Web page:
Another year, another Capital Punishment installment… So, the Caps suffered from yet another breakdown against the Pens. The second time of which resulted in a Pens Cup. Clearly, I am destined to hate the Pens. Ha! Anyway, let’s not dwell on the complete collapse that occurred in game 3 to bring the Pens back into the series and game 7 to give the series away and look at all the outstanding things to build on and what changes are destined to happen as well as hopes to what would strengthen the team
The Caps finished the regular season 50-24-8 for 108 pts. to take the SE Division and the #2 spot in the Atlantic. Unlike the comeback they posted last season to roar into the playoffs from the dead, this year for the most part the Caps handled the day-by-day task of winning fairly well. There were periods of largess in each game which continually begged the question – can the Caps actually play a full sixty minutes of hockey? Sometimes, yes, but mostly not. In part, due to youthful exuberance and in part due to nagging injury the Caps struggled to string together dominating full games but their record speaks high enough to the talent they have.
Ale Ove – 56 goals and 110 points was enough to go #1 in goals and #2 in points this season. He once again won the Maurice “Rocket” Richard Trophy, David Hart Memorial Trophy and Lester B. Pearson Award. The biggest two knocks of Ove are is shots on goal and his two-way play. His 528 SOG is nearly double the next player, which somehow seems to imply he’s not accurate. However, his % conversion is .106 which is just above average for the league when taking 200 SOG or more in a season and dead on for guys shooting over 300 (Blake has a .083 on the low end versus Carter’s .135 on the high end), albeit a little low compared to most of the 40+ goal club. Consider this though, how many of those SOG for Ove ended up setting up his line mates for shots by taking the D / goalie out of position? Those 54 assists didn’t come from nowhere either. As for two-way play, he was plus 8. Not exactly the stellar two-way forward but certainly nothing to scoff at for a kid in their early 20s that is an offensive juggernaut.
Mikey Green – Everything that Ove is on offense is exactly what Mikey brings from the blueline. You cannot argue with his numbers, stunning the league with his ability to navigate the neutral zone quickly and step up on the play, press the offensive zone and score. He is a linchpin in keeping the overall Caps offense strong because he adds such a unique dimension to the attack. The downside, and it can be a very big downside, is he is so young and aggressive that he gets caught behind transitioning plays allowing odd man rushes down the ice. His speed allows him to get back quick but pinching in has also cost the Caps goals on the other end.
Nickie Backstrom & Alexander Semin – If there were two bigger underdogs in the league than these two you’d be hard pressed to find them. Taking Semin’s numbers the last two seasons considering he was sidelined and stretching them out across a full 82 games and he’d be a juggernaut in the vein of any of the big name wingers. Backstrom is already there as a center. And yet, both are not only overlooked because of Ove and Green on the team, but perhaps even moreso because of other outstanding players around the league.
Simeon Varlamov – The goalie situation would have been extra-ugly if it weren’t for Brent stepping up and playing spectacularly during Theodore’s meltdown and then Varly stepping up again to do the same when Johnson went down with an injury. The biggest positive of it has to be the emergence of Varlamov, under the pressure of the playoffs, who is yet another product of fantastic Caps scouting, drafting and player development in their system. If Varly is anything like either of the last two drafted goalies the Caps had, they should be good for a few seasons in net and it could become a lot of fun to watch. Adding Varly to the Caps young core gives them one of the most solid home-grown style teams assembled in the league if his post-season play is any indication of what could come.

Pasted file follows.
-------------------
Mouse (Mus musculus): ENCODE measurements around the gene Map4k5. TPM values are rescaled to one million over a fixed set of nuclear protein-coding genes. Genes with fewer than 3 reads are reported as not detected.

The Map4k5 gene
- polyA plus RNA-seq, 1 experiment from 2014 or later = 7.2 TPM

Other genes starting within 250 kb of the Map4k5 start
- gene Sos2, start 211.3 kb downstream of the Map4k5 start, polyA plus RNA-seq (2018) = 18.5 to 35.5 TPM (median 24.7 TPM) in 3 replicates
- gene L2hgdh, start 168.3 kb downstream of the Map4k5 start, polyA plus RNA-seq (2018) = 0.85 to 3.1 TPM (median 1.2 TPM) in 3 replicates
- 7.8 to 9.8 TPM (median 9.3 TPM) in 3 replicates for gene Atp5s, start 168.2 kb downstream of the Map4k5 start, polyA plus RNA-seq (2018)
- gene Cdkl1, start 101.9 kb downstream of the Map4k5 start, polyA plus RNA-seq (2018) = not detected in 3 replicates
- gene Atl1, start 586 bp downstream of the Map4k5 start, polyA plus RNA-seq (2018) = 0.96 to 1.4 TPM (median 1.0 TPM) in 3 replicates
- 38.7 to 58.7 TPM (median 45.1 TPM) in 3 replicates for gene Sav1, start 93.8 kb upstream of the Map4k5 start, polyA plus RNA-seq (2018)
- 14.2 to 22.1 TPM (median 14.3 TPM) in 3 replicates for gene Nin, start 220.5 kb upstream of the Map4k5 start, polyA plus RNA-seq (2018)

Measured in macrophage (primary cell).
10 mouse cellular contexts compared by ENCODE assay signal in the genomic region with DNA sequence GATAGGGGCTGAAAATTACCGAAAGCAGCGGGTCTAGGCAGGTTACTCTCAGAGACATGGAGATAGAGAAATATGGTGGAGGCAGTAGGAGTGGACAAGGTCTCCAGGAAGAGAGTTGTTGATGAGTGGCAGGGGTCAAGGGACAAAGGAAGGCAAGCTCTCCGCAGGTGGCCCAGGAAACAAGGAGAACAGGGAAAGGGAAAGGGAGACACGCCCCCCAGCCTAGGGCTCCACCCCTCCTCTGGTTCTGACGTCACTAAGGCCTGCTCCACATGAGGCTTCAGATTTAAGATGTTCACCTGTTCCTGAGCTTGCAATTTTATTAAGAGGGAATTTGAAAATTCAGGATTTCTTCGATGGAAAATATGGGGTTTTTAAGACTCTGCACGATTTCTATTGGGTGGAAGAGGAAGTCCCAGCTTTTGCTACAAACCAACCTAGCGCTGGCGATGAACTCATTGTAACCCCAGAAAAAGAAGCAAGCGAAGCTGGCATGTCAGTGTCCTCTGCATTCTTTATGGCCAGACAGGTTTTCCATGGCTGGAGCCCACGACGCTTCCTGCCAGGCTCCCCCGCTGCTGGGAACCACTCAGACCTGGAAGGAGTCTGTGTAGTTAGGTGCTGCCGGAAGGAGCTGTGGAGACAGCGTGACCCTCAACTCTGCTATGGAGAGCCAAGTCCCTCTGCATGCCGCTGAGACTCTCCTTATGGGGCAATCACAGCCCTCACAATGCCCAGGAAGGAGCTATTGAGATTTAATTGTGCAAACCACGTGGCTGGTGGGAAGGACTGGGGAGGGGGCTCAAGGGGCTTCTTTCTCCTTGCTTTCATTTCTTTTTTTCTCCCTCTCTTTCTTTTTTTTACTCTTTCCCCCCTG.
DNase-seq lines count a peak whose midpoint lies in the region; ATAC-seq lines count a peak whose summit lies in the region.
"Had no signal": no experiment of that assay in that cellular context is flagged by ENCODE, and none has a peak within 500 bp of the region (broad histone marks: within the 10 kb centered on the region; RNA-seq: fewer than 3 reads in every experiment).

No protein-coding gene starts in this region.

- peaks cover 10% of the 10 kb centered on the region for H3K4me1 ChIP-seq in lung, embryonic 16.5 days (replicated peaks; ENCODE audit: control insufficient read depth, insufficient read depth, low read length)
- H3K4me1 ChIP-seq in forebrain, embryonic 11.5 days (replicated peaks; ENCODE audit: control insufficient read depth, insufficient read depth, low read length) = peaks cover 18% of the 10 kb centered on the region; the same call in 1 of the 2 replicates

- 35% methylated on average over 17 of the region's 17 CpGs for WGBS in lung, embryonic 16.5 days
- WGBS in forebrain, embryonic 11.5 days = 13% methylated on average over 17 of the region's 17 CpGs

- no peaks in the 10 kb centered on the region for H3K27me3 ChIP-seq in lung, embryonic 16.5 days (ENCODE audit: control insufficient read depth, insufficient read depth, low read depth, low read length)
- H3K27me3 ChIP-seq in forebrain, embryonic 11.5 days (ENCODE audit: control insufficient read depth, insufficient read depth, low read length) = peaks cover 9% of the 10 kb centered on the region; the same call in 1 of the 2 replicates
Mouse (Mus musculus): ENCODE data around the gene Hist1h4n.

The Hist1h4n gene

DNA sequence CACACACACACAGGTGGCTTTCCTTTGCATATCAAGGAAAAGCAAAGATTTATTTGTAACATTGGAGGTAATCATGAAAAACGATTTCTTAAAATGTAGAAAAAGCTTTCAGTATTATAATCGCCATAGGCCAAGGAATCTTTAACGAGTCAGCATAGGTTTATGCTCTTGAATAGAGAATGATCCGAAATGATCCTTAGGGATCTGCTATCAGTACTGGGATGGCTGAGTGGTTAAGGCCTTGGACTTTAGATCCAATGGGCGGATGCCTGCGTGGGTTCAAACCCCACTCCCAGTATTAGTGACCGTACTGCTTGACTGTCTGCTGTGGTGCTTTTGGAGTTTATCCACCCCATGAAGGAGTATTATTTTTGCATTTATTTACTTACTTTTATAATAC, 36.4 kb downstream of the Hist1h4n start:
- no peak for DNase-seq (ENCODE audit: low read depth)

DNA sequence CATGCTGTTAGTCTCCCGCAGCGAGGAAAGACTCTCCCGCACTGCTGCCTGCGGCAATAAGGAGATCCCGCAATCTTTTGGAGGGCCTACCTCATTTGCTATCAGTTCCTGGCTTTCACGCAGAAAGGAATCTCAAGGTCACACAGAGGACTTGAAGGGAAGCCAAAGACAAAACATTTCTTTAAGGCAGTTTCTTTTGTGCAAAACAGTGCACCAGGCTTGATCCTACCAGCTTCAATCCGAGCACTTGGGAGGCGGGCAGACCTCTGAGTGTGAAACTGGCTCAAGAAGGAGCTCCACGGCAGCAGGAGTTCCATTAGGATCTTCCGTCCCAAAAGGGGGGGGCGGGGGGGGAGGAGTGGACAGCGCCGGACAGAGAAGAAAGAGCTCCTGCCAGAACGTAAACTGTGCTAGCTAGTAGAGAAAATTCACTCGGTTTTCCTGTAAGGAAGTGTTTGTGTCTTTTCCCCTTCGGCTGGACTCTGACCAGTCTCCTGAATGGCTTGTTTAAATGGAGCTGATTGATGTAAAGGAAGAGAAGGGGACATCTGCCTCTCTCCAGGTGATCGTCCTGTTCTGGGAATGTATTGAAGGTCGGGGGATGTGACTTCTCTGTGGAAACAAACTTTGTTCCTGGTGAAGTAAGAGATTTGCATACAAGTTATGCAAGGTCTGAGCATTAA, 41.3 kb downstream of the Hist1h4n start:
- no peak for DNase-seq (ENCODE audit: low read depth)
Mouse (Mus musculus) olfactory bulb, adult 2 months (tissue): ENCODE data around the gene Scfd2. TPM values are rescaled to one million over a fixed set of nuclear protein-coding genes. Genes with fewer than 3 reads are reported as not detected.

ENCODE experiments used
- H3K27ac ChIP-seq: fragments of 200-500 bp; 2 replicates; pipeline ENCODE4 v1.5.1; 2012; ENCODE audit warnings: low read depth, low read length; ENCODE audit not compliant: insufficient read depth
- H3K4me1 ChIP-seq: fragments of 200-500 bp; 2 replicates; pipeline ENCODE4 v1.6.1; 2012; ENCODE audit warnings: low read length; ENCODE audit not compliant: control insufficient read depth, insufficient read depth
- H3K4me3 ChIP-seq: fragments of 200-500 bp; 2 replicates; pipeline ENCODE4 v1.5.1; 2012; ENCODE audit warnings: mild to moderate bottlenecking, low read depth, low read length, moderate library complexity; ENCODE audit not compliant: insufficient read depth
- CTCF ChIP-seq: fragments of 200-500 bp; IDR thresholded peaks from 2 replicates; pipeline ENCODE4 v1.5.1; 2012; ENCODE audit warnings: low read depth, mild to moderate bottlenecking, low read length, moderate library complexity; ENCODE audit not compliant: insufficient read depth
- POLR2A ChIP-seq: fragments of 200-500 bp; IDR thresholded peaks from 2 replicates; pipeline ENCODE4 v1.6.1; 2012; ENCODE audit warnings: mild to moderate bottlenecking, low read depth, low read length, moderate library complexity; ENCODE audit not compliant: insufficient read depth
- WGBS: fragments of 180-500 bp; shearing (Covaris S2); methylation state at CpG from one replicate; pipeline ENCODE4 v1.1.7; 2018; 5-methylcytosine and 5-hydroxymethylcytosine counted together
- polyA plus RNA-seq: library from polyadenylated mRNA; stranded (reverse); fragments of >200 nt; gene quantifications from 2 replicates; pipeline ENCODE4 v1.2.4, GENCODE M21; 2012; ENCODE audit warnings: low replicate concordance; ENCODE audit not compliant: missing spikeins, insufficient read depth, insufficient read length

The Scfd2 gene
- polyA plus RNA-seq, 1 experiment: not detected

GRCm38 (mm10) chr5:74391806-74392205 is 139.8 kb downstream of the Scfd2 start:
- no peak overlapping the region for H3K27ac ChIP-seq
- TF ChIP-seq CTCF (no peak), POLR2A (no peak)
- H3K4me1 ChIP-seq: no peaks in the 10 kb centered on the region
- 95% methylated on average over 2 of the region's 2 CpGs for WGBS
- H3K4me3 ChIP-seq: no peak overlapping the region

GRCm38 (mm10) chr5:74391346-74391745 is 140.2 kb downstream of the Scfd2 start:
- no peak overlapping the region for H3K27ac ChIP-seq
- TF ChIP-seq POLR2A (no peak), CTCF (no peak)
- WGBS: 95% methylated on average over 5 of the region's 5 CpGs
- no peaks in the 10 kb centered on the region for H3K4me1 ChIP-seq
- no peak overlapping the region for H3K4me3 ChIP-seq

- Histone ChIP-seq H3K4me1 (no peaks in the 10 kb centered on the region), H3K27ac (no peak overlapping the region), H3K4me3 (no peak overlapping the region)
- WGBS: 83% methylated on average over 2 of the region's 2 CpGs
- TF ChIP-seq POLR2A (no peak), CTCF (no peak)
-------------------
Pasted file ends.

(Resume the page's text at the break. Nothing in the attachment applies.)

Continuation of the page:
The rest of the Youthcorps – As if the five already mentioned weren’t enough, consider how much Thomas Flieshman, Jeff Schultz, Brooks Laitch, Eric Fehr,Tyler Sloan and grew up this season. Although not all were Caps first round pics, they broke into the NHL as Capitals though that dominant Caps system. Fleishman found a goal scoring touch and a place rotating in-and-out of the top few lines, while Laich came into his own as a center feeding the puck well and doubling his assist’s total. There is a lot of talent developing too as Eric Fehr played his first full season and Sloan was called up to prop up an oft-injured defense corps, both providing flashes of potential.
Jose Theodore – No one expected him to come in and do what Huet did. No one expected him to come close to what the Caps saw for over 10 years with Kolzig or even be the flash in the pan of Jim Carey. But the rubics cube that is Theodore never managed to even get one side of the puzzle lined up. This turned out to be a good thing though, as it eventually necessitated Varlmov to play. Should be interesting to see, what, if anything can be done to move him in the off-season so the albatross noose he creates can be loosened.
Mike Nylander – Second stint as a Cap was no more productive than the first. He never quite fit into any role. He couldn’t center any line effectively either as a skills player or as a role player and never quite clicked with Boudreau to make matters worse. Disenfranchised he was reduced beyond being a backup to being a benchwarmer and hardly was effective as that by the time the playoffs came around. It’s not a knock on Mike, the Caps just aren’t the right team for him, again. He’s perfect trade-bait for the right offer.
Chris Clark – Unfortunately for Chris 18 games last season only increased to 32 games this season due to injuries. His presence is immeasurable. He is a force, when he’s healthy and on the ice, both as a gritty role player and as the team Captain providing veteran leadership. Ironically enough, the lack of Chris’ presence is measurable, as when he went down the team carried on winning and for the last two season’s despite not carrying an actual captain due to Chris’ injuries the Caps were playoff bound. There is no reason to cut Chris loose unless the injuries continue to pile up, but his role on the team has to be in doubt.
Three classes of UFA are broken down as follows for the Caps. There are four noteworthy players in this mix that their loss will be toughest on the Caps, especially if the Caps don’t fill their production and their role playing leadership either through trades or other FA acquisitions. Ideally, it would be nice if these guys didn’t leave but
As for the RFA group, there are a couple of notable guys the Caps should make moves to retain based on their contributions and how they fit into the Caps system that produced the numbers it did throughout the season.